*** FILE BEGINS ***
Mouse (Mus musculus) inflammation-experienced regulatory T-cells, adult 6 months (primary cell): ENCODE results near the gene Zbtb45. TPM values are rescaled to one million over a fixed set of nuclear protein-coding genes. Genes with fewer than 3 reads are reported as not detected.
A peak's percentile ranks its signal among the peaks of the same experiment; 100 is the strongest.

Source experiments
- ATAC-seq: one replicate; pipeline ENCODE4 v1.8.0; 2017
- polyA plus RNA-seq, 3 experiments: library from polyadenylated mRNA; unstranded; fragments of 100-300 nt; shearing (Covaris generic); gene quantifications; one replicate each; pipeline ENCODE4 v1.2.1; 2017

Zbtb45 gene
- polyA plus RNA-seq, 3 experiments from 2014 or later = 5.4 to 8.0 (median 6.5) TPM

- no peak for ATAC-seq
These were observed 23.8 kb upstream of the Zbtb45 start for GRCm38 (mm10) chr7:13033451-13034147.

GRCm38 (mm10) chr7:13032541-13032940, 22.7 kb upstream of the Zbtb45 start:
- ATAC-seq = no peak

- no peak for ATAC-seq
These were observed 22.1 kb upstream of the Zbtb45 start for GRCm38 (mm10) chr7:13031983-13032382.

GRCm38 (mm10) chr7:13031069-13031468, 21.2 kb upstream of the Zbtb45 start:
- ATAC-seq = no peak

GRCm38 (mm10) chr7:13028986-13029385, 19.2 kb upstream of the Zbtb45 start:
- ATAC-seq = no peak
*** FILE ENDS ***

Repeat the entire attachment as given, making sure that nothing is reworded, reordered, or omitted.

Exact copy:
Mouse (Mus musculus) inflammation-experienced regulatory T-cells, adult 6 months (primary cell): ENCODE results near the gene Zbtb45. TPM values are rescaled to one million over a fixed set of nuclear protein-coding genes. Genes with fewer than 3 reads are reported as not detected.
A peak's percentile ranks its signal among the peaks of the same experiment; 100 is the strongest.

Source experiments
- ATAC-seq: one replicate; pipeline ENCODE4 v1.8.0; 2017
- polyA plus RNA-seq, 3 experiments: library from polyadenylated mRNA; unstranded; fragments of 100-300 nt; shearing (Covaris generic); gene quantifications; one replicate each; pipeline ENCODE4 v1.2.1; 2017

Zbtb45 gene
- polyA plus RNA-seq, 3 experiments from 2014 or later = 5.4 to 8.0 (median 6.5) TPM

- no peak for ATAC-seq
These were observed 23.8 kb upstream of the Zbtb45 start for GRCm38 (mm10) chr7:13033451-13034147.

GRCm38 (mm10) chr7:13032541-13032940, 22.7 kb upstream of the Zbtb45 start:
- ATAC-seq = no peak

- no peak for ATAC-seq
These were observed 22.1 kb upstream of the Zbtb45 start for GRCm38 (mm10) chr7:13031983-13032382.

GRCm38 (mm10) chr7:13031069-13031468, 21.2 kb upstream of the Zbtb45 start:
- ATAC-seq = no peak

GRCm38 (mm10) chr7:13028986-13029385, 19.2 kb upstream of the Zbtb45 start:
- ATAC-seq = no peak